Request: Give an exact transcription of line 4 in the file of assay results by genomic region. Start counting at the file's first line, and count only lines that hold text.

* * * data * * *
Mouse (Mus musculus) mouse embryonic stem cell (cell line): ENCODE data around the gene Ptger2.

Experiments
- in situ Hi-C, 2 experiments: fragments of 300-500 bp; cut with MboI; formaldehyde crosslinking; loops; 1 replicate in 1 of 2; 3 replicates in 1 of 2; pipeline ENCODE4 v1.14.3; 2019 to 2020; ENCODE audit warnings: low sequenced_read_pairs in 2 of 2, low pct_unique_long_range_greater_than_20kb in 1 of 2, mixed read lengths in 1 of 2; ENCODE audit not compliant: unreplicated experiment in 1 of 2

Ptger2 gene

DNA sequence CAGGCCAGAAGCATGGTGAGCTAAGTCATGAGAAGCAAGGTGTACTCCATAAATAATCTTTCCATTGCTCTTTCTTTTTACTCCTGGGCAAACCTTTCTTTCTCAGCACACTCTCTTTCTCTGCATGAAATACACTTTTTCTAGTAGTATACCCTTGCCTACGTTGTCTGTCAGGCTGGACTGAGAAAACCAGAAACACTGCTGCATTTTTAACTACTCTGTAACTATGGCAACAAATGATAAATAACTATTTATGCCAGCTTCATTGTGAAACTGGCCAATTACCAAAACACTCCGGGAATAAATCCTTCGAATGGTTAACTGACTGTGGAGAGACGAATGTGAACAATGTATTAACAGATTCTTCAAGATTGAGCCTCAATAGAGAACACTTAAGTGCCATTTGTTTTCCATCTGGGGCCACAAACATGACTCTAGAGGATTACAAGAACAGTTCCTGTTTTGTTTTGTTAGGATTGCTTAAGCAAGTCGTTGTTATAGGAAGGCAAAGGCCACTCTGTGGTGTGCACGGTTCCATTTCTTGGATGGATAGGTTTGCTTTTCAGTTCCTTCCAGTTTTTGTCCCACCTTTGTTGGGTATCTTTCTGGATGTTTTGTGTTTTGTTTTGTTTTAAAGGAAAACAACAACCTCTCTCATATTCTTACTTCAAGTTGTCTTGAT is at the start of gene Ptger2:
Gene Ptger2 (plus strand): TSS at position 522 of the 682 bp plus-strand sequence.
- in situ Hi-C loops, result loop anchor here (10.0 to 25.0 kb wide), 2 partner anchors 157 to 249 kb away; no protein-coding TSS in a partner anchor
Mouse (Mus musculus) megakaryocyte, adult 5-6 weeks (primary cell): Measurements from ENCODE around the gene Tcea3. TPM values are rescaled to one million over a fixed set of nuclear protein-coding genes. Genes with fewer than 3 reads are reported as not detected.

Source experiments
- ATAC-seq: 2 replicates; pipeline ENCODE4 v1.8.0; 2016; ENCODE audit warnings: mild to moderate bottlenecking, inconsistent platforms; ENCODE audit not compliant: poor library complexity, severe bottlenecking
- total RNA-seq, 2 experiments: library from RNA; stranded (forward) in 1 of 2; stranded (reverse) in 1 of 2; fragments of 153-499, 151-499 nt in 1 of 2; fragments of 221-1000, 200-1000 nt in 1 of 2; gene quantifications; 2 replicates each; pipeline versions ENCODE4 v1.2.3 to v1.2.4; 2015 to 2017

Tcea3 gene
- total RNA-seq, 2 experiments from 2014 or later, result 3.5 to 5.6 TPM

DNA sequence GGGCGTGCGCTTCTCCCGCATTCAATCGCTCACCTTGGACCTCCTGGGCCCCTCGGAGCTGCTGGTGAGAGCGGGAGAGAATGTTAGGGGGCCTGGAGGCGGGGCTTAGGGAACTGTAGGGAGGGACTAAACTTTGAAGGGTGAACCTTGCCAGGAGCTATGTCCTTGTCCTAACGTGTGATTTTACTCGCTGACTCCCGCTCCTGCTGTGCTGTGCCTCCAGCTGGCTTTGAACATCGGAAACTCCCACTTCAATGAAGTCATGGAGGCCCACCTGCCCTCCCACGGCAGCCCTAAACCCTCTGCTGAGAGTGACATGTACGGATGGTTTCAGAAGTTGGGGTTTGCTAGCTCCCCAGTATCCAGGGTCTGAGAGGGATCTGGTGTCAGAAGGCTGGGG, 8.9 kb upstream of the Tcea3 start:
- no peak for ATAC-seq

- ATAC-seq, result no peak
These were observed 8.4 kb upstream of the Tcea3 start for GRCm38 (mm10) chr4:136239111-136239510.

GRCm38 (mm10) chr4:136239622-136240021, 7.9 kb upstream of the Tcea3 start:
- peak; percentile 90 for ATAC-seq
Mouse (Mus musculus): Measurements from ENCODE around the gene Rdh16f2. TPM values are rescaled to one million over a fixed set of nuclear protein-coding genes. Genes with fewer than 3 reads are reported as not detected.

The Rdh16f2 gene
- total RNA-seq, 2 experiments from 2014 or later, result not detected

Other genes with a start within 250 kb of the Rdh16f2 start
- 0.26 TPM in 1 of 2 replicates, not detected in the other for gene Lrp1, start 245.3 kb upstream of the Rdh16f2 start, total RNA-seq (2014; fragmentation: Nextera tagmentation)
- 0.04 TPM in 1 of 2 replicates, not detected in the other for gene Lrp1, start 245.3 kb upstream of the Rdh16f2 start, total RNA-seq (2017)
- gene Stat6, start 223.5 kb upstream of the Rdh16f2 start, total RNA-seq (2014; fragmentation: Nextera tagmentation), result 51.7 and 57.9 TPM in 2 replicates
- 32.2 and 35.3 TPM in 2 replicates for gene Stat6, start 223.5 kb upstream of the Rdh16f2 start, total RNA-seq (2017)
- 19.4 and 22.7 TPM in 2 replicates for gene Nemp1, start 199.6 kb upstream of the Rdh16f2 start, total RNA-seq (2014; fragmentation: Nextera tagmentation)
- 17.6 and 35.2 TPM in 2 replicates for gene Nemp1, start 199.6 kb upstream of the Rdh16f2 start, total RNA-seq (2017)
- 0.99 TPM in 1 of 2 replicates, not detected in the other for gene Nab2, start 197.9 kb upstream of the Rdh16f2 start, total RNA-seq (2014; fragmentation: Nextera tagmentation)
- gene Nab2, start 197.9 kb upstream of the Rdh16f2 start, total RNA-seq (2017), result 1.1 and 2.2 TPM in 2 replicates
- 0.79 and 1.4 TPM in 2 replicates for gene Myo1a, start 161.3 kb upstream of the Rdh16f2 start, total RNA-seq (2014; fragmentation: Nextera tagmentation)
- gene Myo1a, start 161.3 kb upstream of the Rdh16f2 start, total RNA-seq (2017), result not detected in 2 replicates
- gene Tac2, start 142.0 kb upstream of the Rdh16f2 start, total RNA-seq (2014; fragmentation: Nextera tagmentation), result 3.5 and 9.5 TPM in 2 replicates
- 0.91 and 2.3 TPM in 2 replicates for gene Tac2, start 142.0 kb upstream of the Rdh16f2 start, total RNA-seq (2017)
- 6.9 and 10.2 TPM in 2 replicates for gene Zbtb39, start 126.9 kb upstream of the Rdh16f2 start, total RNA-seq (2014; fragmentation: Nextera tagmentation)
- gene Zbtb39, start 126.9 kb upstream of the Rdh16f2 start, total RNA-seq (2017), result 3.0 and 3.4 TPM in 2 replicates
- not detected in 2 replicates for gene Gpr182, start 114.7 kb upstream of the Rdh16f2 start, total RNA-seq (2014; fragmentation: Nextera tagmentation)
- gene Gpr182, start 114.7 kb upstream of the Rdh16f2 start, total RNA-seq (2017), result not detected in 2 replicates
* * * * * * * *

Ptger2 gene